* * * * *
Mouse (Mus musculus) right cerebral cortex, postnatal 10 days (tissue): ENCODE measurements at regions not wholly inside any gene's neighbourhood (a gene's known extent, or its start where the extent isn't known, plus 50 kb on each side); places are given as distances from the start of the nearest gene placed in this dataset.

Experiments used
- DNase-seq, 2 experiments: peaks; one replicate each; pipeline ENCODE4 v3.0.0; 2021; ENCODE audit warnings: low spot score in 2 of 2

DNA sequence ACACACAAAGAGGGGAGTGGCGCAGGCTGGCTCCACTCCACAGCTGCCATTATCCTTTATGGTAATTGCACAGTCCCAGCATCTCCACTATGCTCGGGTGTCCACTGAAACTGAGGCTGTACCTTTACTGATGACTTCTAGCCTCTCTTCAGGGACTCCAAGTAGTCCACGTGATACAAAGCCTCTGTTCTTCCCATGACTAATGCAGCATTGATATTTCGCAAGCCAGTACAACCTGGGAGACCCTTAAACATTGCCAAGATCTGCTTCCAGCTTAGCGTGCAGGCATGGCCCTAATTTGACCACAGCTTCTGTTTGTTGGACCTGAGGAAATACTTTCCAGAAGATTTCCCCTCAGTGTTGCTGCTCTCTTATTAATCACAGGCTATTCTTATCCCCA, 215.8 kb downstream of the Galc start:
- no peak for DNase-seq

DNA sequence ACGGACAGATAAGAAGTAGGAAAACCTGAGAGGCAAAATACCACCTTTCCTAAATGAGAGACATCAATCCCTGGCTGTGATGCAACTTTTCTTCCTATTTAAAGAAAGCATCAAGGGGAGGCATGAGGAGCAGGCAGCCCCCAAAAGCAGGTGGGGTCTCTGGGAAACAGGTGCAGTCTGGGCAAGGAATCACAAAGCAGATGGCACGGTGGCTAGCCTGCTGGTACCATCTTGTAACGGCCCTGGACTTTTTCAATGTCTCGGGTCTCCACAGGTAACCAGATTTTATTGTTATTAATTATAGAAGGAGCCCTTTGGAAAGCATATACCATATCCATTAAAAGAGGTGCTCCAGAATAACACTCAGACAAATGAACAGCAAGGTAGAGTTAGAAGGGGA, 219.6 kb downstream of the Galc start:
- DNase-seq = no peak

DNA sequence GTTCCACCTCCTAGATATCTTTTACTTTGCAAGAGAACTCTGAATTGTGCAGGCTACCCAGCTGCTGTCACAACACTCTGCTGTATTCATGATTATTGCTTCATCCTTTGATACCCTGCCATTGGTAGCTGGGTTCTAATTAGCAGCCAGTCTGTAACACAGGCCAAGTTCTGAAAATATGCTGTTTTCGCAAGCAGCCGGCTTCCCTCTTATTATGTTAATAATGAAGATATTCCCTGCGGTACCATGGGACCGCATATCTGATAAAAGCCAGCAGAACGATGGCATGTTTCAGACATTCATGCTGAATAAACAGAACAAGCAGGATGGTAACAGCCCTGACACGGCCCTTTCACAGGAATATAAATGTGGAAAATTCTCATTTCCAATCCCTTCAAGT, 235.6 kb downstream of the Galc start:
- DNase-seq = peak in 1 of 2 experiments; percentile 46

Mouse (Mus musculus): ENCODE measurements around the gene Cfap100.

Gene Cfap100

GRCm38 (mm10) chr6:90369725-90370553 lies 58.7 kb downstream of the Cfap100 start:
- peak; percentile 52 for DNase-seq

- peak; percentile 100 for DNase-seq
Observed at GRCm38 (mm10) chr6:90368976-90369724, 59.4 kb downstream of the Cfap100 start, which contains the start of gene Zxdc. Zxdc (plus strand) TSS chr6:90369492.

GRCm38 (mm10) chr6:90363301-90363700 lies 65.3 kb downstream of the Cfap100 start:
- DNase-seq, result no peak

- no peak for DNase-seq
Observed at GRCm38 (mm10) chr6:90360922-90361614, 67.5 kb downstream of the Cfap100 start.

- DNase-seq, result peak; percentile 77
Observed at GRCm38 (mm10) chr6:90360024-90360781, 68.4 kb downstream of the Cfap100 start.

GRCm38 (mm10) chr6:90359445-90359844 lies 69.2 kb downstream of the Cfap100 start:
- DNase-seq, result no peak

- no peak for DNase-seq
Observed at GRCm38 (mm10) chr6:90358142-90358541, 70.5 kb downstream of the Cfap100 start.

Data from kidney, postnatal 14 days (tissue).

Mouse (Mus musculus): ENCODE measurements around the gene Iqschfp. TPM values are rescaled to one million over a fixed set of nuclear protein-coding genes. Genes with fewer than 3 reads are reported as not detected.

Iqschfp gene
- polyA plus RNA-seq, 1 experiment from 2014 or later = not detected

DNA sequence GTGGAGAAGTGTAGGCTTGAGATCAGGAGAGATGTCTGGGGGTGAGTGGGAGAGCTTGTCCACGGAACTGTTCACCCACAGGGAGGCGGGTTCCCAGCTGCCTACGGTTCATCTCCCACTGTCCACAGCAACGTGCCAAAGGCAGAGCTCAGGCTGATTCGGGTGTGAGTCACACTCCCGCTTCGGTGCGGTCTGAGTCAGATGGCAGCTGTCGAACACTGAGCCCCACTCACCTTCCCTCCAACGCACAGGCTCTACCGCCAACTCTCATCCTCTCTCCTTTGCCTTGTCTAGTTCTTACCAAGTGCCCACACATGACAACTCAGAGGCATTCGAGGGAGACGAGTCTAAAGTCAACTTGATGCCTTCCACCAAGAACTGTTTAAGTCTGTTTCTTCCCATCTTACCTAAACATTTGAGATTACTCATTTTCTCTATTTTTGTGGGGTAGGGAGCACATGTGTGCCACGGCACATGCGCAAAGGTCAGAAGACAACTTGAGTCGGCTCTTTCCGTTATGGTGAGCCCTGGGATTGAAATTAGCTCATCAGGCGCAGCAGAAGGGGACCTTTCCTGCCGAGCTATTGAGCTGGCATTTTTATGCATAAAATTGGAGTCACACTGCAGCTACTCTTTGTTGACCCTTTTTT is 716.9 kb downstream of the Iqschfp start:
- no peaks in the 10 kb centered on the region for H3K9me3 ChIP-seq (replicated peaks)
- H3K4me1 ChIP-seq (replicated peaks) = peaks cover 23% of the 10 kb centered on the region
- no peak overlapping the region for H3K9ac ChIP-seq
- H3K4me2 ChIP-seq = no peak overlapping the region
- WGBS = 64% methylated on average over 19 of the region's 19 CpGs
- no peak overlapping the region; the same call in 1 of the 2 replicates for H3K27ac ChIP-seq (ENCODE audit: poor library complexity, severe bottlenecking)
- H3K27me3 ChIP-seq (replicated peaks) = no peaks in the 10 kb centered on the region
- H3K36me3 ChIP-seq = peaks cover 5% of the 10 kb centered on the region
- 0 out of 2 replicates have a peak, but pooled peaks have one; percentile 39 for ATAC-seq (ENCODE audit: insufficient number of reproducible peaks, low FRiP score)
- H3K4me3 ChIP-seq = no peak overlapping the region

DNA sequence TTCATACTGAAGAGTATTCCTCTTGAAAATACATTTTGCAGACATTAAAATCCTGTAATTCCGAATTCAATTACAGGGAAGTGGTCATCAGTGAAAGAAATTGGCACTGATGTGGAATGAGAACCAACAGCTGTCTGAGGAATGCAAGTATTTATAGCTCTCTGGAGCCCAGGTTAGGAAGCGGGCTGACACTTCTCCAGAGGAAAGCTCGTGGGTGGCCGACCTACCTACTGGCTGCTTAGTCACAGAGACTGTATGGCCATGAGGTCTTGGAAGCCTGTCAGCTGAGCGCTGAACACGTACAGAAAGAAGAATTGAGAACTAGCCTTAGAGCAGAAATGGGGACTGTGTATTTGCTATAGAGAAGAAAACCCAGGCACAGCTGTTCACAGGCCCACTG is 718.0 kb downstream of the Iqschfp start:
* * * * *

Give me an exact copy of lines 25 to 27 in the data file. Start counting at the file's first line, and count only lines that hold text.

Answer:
Observed at GRCm38 (mm10) chr6:90358142-90358541, 70.5 kb downstream of the Cfap100 start.

Data from kidney, postnatal 14 days (tissue).

Mouse (Mus musculus): ENCODE measurements around the gene Iqschfp. TPM values are rescaled to one million over a fixed set of nuclear protein-coding genes. Genes with fewer than 3 reads are reported as not detected.